The Assault Training Center adopted the anti-tank “Bazooka” which fired a hollow charge warhead rocket which could penetrate most side and rear armour at a limited range. But they recognised the potential of firing a projectile through the embrasure of a pillbox to quickly neutralise it or cause the occupants to close the embrasure thus enabling the demolition team to approach.
Flamethrowers were a fearsome weapon and adopted by the Assault Training Center as their use would encourage pillbox defenders to “button-up”, closing embrasures and doors thereby allowing the demolition team to rush the building with their explosive charges. These were “Pole Charges”, simply a number of 1/2 pound TNT blocks taped to a ten inch square board on a swivel headed pole. The intention being that a demolition team member would run forward once a pillbox had “buttoned up”, lodge it against a door or embrasure, ignite the time fuse and rapidly retire.
Overcoming All Obstacles
Trainee soldiers were young, fit men but the “Infantry Assault Teams” had to be at the peak of physical fitness, and to monitor this they were subjected to strength and endurance tests known as “burp-up” exercises. Passing this earned them the “Expert Infantryman’s Badge” and an extra $10.00 in their monthly pay, failure resulted in a transfer to a non-combat unit. To qualify for this coveted badge the 100 yard run had to be made in 12 seconds, doing 35 push ups and 10 chin ups, completing the obstacle course within the target time as well as qualifying on pistol, rifle and machine gun ranges. Some found this relatively easy to achieve and a limited amount of cheating was ignored to retain suitable men.
The obstacle course was over 800 yards long, stretching over sand dunes in the shape of a horseshoe, travelling south taking a semicircular turn to the right before heading north so that the beginning and end of the course were only 100 yards apart. The course was ten yards wide and run in teams of five abreast. Originally it was designed to acquaint soldiers with obstacles that may be encountered on crossing the beaches but later additions included obstacles to be found onboard ship such as ships ladders and cargo nets. Not only was it a test of the troops’ physical condition but it encouraged team work as well as individual proficiency and brought into play muscles neglected by the general physical training of an infantry division as arm, chest and stomach muscles were strengthened by tugging and pulling on walls, ladders and ropes.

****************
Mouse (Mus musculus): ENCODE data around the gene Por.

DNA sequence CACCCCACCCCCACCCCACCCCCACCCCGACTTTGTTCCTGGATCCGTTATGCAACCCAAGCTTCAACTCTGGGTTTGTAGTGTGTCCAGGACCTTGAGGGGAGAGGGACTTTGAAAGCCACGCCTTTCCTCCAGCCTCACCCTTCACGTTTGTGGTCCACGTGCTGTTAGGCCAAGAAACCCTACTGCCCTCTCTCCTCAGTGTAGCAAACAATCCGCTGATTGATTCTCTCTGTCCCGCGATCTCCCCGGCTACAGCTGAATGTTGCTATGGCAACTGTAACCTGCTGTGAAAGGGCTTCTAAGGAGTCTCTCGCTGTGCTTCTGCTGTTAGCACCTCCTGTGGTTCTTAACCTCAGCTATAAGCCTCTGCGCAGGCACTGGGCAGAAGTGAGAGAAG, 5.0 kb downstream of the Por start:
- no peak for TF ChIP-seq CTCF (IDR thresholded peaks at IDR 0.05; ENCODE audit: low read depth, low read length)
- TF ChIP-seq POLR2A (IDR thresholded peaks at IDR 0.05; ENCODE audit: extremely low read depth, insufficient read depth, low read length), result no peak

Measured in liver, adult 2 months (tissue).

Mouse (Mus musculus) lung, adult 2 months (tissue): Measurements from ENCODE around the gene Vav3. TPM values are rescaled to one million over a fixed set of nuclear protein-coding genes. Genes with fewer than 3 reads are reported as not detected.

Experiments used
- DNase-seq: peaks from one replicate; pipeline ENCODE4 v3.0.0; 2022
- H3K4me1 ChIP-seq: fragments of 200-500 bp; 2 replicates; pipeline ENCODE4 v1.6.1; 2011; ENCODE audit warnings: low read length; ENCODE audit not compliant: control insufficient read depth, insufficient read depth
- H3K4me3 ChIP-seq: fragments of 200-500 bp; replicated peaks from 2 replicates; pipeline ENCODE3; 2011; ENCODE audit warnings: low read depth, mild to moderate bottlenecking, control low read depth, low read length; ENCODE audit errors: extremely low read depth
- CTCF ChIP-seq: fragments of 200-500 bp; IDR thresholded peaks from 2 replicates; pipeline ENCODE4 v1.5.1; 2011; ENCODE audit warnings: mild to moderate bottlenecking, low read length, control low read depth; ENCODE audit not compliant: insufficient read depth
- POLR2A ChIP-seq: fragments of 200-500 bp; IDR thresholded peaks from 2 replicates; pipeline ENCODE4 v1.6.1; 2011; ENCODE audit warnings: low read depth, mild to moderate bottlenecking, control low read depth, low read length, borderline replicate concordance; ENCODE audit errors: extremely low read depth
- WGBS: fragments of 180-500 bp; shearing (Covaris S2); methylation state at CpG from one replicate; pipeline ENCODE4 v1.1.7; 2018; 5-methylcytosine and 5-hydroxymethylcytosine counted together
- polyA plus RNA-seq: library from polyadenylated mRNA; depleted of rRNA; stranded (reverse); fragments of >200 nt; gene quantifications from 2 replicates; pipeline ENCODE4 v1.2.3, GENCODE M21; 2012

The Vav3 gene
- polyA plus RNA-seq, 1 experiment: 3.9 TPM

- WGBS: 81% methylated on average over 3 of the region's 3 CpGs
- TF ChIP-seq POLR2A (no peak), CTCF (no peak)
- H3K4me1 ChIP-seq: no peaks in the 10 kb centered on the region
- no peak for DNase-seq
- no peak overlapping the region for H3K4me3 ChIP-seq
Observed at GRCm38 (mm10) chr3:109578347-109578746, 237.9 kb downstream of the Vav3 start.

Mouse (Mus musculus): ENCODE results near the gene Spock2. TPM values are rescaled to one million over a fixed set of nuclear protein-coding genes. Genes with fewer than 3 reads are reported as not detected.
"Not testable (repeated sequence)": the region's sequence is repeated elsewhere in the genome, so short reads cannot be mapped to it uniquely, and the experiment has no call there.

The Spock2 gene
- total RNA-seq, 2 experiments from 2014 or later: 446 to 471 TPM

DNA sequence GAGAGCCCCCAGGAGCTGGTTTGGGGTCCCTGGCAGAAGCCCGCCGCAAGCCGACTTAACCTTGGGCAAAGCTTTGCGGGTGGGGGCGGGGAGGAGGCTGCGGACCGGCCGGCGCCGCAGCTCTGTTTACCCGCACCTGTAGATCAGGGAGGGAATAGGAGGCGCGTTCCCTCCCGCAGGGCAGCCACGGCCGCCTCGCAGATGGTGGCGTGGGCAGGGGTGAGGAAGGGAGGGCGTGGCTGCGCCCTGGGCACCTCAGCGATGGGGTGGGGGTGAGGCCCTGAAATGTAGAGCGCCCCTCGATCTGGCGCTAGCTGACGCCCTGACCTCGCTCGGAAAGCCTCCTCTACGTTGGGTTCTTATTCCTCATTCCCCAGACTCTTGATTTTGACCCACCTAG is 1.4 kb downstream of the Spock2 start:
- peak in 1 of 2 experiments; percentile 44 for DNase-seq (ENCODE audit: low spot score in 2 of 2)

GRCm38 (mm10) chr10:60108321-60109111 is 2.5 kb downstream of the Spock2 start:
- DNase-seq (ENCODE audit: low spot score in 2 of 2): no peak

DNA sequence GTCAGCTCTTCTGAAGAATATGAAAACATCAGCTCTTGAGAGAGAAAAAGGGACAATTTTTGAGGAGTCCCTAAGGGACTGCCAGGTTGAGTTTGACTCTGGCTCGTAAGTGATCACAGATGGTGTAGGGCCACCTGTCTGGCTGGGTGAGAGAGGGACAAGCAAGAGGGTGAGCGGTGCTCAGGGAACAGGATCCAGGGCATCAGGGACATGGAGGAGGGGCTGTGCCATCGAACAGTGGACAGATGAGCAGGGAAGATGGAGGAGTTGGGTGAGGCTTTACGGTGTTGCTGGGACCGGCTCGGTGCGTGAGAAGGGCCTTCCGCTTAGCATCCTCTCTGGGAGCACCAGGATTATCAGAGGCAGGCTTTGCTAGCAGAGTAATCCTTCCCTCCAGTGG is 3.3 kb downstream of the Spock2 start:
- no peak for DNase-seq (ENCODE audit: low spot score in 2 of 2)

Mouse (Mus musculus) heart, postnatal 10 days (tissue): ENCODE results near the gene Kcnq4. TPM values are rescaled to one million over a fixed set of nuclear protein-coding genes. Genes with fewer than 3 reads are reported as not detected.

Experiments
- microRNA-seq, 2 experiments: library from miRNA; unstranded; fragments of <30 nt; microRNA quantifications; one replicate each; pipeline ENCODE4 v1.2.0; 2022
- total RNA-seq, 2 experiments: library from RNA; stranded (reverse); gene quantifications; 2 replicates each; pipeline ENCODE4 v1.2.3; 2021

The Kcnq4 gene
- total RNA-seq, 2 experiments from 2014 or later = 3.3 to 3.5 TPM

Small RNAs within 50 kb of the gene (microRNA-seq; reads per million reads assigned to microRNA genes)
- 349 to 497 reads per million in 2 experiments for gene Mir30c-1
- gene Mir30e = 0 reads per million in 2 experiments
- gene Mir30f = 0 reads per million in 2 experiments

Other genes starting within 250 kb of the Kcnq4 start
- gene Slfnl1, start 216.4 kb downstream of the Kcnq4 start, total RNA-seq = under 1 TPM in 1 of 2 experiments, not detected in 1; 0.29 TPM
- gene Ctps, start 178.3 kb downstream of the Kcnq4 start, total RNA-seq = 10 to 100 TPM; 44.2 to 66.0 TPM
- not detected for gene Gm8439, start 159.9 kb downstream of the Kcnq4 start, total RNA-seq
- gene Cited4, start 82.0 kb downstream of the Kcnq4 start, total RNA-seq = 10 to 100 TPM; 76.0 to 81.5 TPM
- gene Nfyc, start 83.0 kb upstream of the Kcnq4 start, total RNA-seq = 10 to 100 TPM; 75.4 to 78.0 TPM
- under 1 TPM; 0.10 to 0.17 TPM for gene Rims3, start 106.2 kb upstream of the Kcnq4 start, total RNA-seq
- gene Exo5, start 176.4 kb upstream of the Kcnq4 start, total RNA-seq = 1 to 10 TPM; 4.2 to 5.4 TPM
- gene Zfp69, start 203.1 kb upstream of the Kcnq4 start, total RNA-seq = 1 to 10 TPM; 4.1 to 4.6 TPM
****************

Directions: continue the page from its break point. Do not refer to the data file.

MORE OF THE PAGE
The southern part of the Assault Training Center, behind Saunton beach named Braunton Burrows, comprised a vast expanse of shifting sand dunes and slacks which contained over fifty live-firing ranges and dummy pillbox clusters where infantrymen were taught, step-by-step, the individual tasks of their sub-team and once mastered they progressed onto exercises and practical problems alongside the other sub-teams as a fully co-ordinated “Assault Section”.
At the most southern part of Braunton Burrows on Broadsands beach were many structures associated with elementary lessons of vessel embarkation, loading and debarkation highlighting the Assault Training Center’s emphasis on swiftly familiarising infantry soldiers with the amphibious element of a beach assault and these lessons were first on the training schedule of every unit. This shoreline provided a sheltered loading area whatever the weather or state of the tide and it was from these beaches that all landing craft embarkations took place, setting out seawards across the treacherous Bideford Bar, if it was negotiable, before heading north for landings on Saunton, Croyde or Woolacombe beaches.
Between here and the town of Appledore across the estuary was moored the USS "President Warfield". As a Chesapeake Bay steamer she had peacefully plied her trade of ferrying cars and passengers between small harbours along the Virginia shoreline until the summer of 1942 when US War Shipping administration claimed her, and after modifications she sailed for England. For her first few months in England she was moored at Instow, Devon, where, fast in the mud at low tide she served as a Combined Operations training and barracks ship. In July 1943 the ship was reclaimed by the United States and became USS. "President Warfield" (IX-169). In April 1944 she was moved to Barry Roads to continue her training role as an assault boat training base, crossing the Channel on D+30 to serve as a station and accommodation ship for harbour control. In 1947 "Warfield" began transporting Jewish emigrants to Palestine having been renamed "Exodus" by her new owners, and starred in the book by Leon Uris and the subsequent cinema film".